We all have dreams growing up. Some of us thought we’d be living in a brownstone in Georgetown, being a big timey government lawyer and writing best selling books. (Although some of us are happy enough to be in a condo in Ann Arbor, a small-timey writer and teacher). But there are others who have dreams and make them come true—and even do things they never dreamt of.
Keith Orr co-owns two prominent local businesses with his husband, Martin Contreras: \aut\ bar and Common Language Bookstore. Both are located side by side in historic Braun Court. The path that got Orr here is just as cool as the jobs themselves.
Born in Connecticut, Orr grew up in Madison, Wisc., which he says is a place “not unlike Ann Arbor.” Orr’s first love was music. “This was back in the day when schools had robust music programs. I started on the violin in elementary school and switched to bass in about the seventh grade,” he said.
Orr finished high school at the esteemed Interlochen Arts Academy and began his collegiate work at Boston University. He transferred to University of Michigan, earned his BA in double bass performance, and has been in town ever since.
When he was 19 years old, Orr became a member of the Toledo Symphony. It began as a part time job, necessitating other sources of income. Orr stresses that he avoided restaurant work. “I did not want to be a musician-waiter…I wanted to be a musician-anything else,” he said. Orr worked at the Ann Arbor Inn and then in an administrative role with a technical writing office.
Orr would play with the Toledo Symphony and Toledo Opera and while his music career became more of a full time job, he still avoided restaurants until he met Martin in 1986.
“Martin had just opened La Casita de Lupe in the space where the \aut\ bar is now…anyone who knew Martin helped with the restaurant.” A layoff from his technical writing job led to him spending more time at the restaurant.
Orr laughs, “Martin would be a physical therapist by day and come to the restaurant at night while I was at the restaurant all day and then was a musician at night!”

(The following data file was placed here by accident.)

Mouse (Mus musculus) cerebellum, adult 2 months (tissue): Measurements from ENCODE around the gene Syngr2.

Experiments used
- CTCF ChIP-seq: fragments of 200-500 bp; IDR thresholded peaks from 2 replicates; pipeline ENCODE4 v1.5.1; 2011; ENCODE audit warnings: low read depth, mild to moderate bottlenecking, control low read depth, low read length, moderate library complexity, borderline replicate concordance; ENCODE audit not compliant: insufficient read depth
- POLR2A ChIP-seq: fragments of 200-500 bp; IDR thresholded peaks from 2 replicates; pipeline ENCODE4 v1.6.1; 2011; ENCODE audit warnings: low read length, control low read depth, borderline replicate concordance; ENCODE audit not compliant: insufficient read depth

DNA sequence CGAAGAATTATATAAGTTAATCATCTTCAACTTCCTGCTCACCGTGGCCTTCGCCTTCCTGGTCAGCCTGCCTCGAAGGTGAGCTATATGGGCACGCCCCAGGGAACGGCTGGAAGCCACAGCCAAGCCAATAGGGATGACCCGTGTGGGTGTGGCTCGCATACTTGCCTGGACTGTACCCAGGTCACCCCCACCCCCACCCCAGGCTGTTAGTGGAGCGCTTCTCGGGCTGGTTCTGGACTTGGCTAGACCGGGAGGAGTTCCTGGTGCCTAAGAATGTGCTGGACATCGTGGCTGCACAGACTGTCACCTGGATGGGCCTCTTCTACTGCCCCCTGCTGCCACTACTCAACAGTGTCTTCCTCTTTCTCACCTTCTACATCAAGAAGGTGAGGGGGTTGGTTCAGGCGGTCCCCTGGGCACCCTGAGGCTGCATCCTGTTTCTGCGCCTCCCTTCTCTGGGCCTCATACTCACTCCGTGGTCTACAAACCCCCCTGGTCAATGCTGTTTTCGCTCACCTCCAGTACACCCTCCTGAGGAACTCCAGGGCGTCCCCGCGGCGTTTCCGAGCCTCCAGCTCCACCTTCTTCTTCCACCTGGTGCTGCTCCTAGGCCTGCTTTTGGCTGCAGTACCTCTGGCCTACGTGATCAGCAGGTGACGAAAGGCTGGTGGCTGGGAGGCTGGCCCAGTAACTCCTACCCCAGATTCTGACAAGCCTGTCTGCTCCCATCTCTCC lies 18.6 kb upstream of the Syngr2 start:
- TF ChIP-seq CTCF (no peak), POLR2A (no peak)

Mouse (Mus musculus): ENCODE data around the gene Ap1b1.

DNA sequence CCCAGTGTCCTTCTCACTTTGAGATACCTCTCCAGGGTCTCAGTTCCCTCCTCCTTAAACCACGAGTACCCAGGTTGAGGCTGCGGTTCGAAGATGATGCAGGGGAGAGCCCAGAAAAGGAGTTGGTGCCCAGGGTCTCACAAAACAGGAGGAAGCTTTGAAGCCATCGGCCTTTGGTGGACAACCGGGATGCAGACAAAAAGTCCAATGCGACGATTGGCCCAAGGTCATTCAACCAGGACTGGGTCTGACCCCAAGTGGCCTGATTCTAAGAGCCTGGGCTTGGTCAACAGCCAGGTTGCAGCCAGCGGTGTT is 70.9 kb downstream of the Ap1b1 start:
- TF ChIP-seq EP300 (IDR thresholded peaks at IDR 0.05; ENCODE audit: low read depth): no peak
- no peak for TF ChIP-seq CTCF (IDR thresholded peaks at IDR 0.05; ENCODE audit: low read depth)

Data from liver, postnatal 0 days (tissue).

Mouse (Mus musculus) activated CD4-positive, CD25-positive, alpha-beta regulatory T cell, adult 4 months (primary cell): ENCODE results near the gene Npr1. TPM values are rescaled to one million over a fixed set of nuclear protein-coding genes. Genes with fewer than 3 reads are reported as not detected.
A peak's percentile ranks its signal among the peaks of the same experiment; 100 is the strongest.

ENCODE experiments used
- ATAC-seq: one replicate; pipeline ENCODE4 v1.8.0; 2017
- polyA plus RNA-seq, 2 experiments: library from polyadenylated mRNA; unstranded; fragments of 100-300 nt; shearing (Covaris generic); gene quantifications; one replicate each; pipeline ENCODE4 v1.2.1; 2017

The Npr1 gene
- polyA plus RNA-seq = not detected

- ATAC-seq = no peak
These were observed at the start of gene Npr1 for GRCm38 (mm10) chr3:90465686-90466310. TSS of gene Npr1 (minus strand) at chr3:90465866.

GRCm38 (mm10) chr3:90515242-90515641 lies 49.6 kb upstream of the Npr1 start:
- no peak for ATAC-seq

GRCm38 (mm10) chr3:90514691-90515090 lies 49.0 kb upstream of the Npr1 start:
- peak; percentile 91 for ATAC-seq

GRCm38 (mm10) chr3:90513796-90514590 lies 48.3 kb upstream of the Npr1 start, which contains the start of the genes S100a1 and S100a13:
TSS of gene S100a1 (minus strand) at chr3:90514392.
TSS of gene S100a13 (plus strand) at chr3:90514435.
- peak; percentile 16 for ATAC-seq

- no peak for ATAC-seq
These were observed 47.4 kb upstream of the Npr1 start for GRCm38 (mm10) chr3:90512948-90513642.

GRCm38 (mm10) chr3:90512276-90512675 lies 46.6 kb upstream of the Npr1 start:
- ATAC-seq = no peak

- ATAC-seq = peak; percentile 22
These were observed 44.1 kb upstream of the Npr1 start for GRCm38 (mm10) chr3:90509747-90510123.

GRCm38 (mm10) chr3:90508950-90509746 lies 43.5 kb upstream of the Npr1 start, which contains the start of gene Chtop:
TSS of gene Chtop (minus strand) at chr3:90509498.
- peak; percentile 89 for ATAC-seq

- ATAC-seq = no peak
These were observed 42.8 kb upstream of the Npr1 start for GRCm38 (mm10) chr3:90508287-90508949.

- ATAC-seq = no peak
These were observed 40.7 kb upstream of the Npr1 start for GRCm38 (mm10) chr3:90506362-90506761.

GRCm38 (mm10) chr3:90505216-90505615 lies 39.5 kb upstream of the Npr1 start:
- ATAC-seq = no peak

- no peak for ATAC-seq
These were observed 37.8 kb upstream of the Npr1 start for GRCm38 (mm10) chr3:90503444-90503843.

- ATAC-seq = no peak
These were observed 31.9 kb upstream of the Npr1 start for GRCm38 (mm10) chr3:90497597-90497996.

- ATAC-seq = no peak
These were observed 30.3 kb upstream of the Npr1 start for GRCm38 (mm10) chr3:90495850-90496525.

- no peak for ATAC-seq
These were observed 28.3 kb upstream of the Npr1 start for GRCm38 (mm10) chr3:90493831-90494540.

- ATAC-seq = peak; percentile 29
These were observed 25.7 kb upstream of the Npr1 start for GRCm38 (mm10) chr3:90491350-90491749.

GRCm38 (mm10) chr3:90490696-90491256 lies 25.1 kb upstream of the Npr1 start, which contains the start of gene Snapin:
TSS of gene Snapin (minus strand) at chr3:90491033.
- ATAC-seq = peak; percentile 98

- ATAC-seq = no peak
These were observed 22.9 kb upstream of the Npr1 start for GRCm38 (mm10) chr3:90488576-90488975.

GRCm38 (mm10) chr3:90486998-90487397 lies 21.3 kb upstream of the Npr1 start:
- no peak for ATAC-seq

In 1995, the pair closed down the Mexican restaurant, did an extensive remodeling of the space, and opened as the \aut\ bar in August of that year. In 2003, they heard that the owners of Common Language Bookstore (then located on Fourth Avenue) were looking to sell.
“We couldn’t let it go unbought and close, so we stepped in,” Orr says. “We owned this building (where the \aut\ bar is located) and decided to move the store here in 2005. While there is less foot traffic, we knew that the LGBTQ community was more likely to find was here.”
Both businesses have missions that go beyond service food and drink or selling books. Orr says, “Our primary mission is to provide safe spaces for the LGBT community. After marriage equality and other protections, some people seemed to find this notion of a safe space to be quaint. But after the election in 2016, people realized that safe spaces are still very important.”
The \aut\ bar has been a continual source for good in the community since it opened, particularly during a cold February in 2001. U of M’s Office of LGBT Affairs, now known as the Spectrum Center, was planning hold a kiss-in in the Diag to raise awareness of LGBT issues and encourage diversity of campus. Fred Phelps, founder of the so-called Westboro Baptist Church, came to town to protest.
Orr recalls, “Various groups got together to discuss what the response should be. Martin and I had some ideas but ultimately other plans were made. But then we got a call from a customer saying that Phelps announced he would be picketing \aut\ bar on Saturday. I called Martin and said ‘remember that response we had talked about? Let’s do it.’ This was pre-social media so I sent out an email from my AOL account to about 700 people saying that for every minute Fred protested our bar, we would pledge $1.00 for WRAP (now the Jim Toy Center). I asked people to join the pledge drive and within a minute I got my first response.” Pledges came in consistently for the next 48 hours and eventually rose to a total of $120 per minute.
Altogether $7,500 was raised for WRAP and the \aut\ bar was packed. “It was cold February day around 4 p.m. … we’d normally be pretty slow but we were filled the whole night.”
The \aut\ bar continues to thrive with Orr and Contreras as the helm. In addition to weekday happy hour specials, the bar hosts numerous special events. There are frequent drag queen variety shows as well as Trivia with Terry happens every Thursday at 8 p.m. with host Terry McClymonds. “He’s been here for about 10 years…Terry invents all of his trivia questions, nothing is canned.”
This weekend is Cinco de Mayo, which Orr says is one of the biggest weekends of the year. “Martin brings out the recipes from his Mexican restaurant days…and of course, every Tuesday is Taco Tuesday!”
Restaurant and book store owner Keith Orr has served his community for decades. And throughout it all, he has been an agent for good works through his local businesses. “We stand for our rights and values in a way that a megacorporation just does not.”
To nominate someone for “Patti’s Cool Jobs,” e-mail Terry at firstname.lastname@example.org